In order to successfully import Shape File data into SpatialKey the following criteria must be met:

  1. Only Shape Files containing Points and Polygons (not LineStrings) may be imported into SpatialKey at this time.  LineString will be added in a future release.
  2. All files should be zipped up into a single .zip file.
  3. The total size of the Zip file should not exceed 5 megabytes in size.
  4. One of each of the following file types must be present within the Zip file (required files):
    1. .shp – the shape format file (contains the geographic (feature) data)
    2. .shx – the shape index file
    3. .dbf – the attribute (extended data) file
  5. If the .prj (spatial projection file) is not present SpatialKey will assume that the geographic data is already in latitude/longitude format (SRID 4326).  If the .prj file is present then the data will be properly adapted from the provided projection.
  6. Other Shape File types may be present as well (may or may not be used by SpatialKey depending on type and purpose) within the Zip file.

The process of importing a shape file is simple in SpatialKey, it is as easy as uploading the zipped file and SpatialKey takes care of the rest. The shape file import process can be found in the “Data sets” tab by clicking the “Upload a Dataset” button on the top right as shown in Figure 1.9. The process for importing a shape file is outlined below:

Uploading a shape file step 1 Uploading a shape file step 2
Figure 1.9 – Upload a dataset or shape file Figure 1.10 – Select either a CSV or shape file for upload
Uploading a shape file step 1 Uploading a shape file step 2
Figure 1.11 – Select the shape file (.zip) for upload Figure 1.12 – Sharing the shape file to other users in your organization

Data Import API overview

We have always made the manual upload of data a simple process through the upload wizard included in the SpatialKey client. While this made the process of uploading data simple it was still a tedious process to maintain those datasets. What if you want to keep those datesets updated daily or even multiple times per day? The Data Import API (DIAPI) comes to the rescue making is simple to automate the creation and management of SpatialKey datasets. The DIAPI consists of simple HTTP calls that developers can utilize in a variety of programming languages pulling data from your backend systems and pushing it into the SpatialKey system for visualization, reporting and sharing.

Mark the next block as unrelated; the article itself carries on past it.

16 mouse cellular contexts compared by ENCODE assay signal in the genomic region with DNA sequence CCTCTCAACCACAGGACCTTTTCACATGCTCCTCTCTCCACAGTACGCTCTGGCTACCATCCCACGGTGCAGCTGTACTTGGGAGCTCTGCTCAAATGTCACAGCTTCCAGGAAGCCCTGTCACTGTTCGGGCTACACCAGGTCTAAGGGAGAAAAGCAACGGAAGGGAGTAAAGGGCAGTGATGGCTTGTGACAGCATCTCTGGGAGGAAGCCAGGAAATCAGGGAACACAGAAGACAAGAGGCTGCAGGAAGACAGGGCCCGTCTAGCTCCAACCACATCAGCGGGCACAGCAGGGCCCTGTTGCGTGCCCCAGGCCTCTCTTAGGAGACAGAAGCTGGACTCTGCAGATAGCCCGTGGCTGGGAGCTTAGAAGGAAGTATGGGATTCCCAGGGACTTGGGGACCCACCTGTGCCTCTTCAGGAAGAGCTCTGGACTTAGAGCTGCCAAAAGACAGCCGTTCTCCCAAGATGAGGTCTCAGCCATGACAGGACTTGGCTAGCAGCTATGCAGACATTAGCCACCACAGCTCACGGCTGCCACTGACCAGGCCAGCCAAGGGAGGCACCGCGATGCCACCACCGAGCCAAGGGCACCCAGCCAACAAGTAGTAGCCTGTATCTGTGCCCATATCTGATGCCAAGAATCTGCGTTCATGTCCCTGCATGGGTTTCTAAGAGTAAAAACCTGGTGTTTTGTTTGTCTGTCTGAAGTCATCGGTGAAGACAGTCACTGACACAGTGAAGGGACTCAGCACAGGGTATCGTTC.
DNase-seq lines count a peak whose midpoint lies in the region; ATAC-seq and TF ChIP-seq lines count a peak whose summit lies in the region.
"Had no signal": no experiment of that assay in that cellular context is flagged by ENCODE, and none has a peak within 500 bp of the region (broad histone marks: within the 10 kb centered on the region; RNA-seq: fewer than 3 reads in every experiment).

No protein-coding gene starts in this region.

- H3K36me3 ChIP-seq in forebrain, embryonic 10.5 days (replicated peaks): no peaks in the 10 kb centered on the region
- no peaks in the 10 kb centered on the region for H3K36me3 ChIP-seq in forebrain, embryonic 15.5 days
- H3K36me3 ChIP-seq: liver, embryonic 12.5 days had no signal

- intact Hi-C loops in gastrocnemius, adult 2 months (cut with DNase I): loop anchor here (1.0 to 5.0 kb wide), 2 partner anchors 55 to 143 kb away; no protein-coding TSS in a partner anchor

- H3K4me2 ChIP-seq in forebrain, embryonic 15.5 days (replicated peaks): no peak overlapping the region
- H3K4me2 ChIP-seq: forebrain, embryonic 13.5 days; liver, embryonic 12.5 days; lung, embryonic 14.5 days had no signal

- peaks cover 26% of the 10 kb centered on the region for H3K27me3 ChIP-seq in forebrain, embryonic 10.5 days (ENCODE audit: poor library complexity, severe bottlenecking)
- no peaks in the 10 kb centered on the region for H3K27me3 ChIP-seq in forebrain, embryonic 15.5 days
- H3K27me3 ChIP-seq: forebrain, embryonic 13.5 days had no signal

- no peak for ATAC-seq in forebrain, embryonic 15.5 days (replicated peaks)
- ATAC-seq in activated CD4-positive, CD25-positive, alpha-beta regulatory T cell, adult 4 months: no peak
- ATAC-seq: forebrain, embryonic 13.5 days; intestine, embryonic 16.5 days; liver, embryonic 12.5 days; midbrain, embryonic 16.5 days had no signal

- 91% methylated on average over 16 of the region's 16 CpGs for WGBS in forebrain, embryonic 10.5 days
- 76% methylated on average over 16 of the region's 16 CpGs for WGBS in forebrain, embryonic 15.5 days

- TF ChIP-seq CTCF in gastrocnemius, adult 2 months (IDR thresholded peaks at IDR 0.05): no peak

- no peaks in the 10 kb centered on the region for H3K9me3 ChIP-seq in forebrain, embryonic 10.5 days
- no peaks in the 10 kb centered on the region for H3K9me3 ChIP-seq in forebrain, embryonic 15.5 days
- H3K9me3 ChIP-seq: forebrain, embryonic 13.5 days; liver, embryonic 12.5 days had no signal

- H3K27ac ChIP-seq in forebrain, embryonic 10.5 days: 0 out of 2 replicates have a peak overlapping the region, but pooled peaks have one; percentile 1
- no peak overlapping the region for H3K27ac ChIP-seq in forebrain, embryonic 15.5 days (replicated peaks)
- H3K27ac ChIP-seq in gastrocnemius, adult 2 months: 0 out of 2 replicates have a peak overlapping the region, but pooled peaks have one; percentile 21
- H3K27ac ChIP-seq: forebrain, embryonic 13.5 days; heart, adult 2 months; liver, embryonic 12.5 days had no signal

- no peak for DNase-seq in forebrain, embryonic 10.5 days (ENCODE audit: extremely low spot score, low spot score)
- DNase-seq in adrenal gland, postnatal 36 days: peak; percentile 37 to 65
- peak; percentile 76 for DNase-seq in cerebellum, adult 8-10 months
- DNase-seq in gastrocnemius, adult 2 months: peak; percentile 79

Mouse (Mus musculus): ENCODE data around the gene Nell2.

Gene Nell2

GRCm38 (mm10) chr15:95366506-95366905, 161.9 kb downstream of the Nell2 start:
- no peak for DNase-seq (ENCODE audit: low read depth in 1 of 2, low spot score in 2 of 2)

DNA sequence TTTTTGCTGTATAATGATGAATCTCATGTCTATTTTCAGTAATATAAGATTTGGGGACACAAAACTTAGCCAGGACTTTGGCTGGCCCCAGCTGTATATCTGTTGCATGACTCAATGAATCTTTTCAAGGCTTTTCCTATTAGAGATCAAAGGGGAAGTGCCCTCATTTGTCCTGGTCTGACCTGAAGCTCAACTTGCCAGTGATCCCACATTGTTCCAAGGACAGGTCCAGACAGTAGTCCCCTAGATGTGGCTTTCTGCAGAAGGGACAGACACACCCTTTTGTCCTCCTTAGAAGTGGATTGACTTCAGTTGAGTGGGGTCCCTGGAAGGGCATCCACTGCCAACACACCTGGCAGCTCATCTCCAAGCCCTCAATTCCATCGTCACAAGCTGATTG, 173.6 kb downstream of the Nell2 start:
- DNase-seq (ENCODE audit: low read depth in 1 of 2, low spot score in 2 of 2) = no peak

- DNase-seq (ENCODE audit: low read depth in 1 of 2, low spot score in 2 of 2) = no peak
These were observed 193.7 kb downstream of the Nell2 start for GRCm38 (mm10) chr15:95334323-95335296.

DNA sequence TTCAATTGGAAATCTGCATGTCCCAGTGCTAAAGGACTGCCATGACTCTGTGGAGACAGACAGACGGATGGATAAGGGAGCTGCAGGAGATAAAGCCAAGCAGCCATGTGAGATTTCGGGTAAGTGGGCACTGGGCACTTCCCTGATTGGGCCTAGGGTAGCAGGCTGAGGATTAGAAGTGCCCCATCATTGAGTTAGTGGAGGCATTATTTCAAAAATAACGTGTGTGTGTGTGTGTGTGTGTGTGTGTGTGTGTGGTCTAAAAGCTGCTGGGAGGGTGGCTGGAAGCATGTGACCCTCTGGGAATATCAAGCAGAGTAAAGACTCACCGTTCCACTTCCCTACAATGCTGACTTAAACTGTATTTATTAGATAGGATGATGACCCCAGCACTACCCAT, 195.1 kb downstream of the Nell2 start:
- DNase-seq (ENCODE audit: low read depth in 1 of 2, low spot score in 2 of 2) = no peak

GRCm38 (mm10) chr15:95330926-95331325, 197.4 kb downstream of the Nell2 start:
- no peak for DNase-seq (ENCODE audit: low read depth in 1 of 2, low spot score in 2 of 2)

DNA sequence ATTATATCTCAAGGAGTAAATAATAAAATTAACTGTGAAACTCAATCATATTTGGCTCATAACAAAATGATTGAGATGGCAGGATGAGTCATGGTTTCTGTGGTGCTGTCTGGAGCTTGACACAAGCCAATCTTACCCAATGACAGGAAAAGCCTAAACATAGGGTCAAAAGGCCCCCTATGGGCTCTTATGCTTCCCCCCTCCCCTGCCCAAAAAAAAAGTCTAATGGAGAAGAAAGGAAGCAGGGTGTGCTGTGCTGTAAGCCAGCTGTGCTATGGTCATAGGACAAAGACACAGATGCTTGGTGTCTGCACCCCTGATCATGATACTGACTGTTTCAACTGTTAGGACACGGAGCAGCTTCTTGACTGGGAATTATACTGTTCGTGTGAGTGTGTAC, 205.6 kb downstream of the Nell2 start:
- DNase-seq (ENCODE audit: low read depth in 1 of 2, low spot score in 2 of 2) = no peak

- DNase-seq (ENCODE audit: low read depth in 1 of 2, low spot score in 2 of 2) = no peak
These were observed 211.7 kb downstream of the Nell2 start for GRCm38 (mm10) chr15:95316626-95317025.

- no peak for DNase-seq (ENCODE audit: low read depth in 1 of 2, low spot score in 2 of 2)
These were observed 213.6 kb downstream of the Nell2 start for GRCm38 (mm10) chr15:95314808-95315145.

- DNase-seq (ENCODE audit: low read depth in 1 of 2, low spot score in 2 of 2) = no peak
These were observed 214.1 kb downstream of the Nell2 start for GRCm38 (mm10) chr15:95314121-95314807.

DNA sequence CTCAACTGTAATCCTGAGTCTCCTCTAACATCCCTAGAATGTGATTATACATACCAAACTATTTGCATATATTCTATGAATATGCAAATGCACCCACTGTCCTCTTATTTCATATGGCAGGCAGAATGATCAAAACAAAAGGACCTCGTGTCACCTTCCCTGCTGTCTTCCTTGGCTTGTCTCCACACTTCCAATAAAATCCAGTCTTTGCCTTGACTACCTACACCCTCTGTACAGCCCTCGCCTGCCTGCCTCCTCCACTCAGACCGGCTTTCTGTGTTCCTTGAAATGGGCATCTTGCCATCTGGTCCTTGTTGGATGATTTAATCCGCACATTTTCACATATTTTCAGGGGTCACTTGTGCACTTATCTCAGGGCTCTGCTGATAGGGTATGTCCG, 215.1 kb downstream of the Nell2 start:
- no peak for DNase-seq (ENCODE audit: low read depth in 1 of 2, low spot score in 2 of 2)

The DIAPI has two simple steps

  1. Generate an XML file describing the dataset and a CSV containing the actual data.
  2. Use the HTTP services to authenticate and upload these assets.

For more information, read this article.

Dataset manager column label editing

Many times it is only after importing your data and creating a report that you realize the name of a column in your data doesn’t make sense. SpatialKey provides a way to relabel the columns in your data with names that are clearer for users of the data. These changes can be made in the DataSet manager by selecting a dataset clicking the manager button then clicking the fields tab. Select any of the columns within the dataset as shown in figure 2.1 and change the label as shown in figure 2.2.

DataSet Manager Editing Column Labels

Figure 2.1 – Editing column labels for a dataset

Changing Column Labels within a DataSet

Figure 2.2 – Editing the dataset label

Reordering layers on the map

As you start to add multiple layers of data and shape layers to the map you may want to reorder your layers on the map. For example you may want to bring graduated circles above the heat map of another layer or have the shape files on top so that you can easily see them. You can do this by selecting a layer, clicking and holding and dragging and dropping it in front of or after another layer. The layer to the far right is the top most layer in the stack on the map.

Reordering Layers on the Map

Figure 3.1 – Reordering layers on the map